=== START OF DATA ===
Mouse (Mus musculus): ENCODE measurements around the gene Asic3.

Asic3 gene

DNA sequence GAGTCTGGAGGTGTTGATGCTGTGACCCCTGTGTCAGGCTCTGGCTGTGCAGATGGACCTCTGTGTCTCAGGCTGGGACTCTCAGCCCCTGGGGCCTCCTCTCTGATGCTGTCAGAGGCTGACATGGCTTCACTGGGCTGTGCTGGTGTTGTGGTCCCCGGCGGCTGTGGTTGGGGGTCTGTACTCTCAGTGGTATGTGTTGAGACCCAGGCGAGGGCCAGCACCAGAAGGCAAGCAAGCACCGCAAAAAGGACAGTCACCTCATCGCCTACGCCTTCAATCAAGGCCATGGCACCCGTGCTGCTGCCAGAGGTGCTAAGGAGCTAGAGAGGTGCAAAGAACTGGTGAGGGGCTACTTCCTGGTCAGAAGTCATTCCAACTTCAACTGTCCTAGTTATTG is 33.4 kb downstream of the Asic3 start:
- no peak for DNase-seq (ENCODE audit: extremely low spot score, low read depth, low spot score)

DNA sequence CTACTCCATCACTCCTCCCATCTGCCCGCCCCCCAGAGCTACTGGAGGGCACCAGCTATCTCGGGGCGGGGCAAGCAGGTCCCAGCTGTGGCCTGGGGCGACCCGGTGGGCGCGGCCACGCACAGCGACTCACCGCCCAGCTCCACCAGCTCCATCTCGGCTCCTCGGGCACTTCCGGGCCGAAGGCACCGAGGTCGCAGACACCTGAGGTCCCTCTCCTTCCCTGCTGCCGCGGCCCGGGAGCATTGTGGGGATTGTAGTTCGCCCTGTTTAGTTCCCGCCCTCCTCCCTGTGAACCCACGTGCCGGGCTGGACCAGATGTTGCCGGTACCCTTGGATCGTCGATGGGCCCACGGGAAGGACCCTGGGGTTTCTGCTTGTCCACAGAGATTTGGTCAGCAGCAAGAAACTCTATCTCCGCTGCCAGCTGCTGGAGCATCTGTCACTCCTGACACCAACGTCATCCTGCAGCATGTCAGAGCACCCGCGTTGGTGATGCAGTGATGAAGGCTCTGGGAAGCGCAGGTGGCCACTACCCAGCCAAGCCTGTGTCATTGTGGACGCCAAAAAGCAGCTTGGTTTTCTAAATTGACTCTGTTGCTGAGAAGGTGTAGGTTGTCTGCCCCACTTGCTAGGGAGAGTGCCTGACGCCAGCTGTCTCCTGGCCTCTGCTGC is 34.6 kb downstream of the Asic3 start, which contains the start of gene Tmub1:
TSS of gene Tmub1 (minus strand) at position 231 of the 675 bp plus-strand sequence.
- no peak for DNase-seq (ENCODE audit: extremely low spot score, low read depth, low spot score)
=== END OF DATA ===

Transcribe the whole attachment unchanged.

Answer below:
Mouse (Mus musculus): ENCODE measurements around the gene Asic3.

Asic3 gene

DNA sequence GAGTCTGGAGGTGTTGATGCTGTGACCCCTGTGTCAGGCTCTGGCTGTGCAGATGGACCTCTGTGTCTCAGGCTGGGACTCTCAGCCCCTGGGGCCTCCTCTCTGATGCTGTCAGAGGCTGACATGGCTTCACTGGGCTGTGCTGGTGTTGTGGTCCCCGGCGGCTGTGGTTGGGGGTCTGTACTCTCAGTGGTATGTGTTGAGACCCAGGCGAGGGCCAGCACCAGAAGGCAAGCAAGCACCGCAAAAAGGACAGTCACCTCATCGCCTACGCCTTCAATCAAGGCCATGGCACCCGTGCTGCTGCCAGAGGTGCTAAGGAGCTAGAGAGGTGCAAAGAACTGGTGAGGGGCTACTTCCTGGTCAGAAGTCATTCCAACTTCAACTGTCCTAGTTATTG is 33.4 kb downstream of the Asic3 start:
- no peak for DNase-seq (ENCODE audit: extremely low spot score, low read depth, low spot score)

DNA sequence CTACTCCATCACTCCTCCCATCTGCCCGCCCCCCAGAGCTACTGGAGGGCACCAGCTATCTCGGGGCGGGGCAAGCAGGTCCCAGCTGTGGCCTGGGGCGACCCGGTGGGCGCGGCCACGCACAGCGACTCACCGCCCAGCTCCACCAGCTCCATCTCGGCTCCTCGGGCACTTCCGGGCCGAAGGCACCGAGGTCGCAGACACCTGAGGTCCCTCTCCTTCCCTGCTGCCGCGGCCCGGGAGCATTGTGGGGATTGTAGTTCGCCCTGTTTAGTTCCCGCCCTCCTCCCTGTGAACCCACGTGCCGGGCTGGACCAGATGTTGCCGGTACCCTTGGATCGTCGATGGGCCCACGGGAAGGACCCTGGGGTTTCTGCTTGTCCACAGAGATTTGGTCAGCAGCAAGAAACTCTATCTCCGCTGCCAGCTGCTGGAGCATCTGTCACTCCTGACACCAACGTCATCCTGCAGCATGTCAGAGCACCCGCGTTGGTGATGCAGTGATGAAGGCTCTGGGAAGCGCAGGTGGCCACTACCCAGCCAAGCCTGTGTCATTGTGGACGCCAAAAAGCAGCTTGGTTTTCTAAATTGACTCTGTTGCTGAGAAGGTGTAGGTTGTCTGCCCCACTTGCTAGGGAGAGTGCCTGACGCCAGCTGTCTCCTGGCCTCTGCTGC is 34.6 kb downstream of the Asic3 start, which contains the start of gene Tmub1:
TSS of gene Tmub1 (minus strand) at position 231 of the 675 bp plus-strand sequence.
- no peak for DNase-seq (ENCODE audit: extremely low spot score, low read depth, low spot score)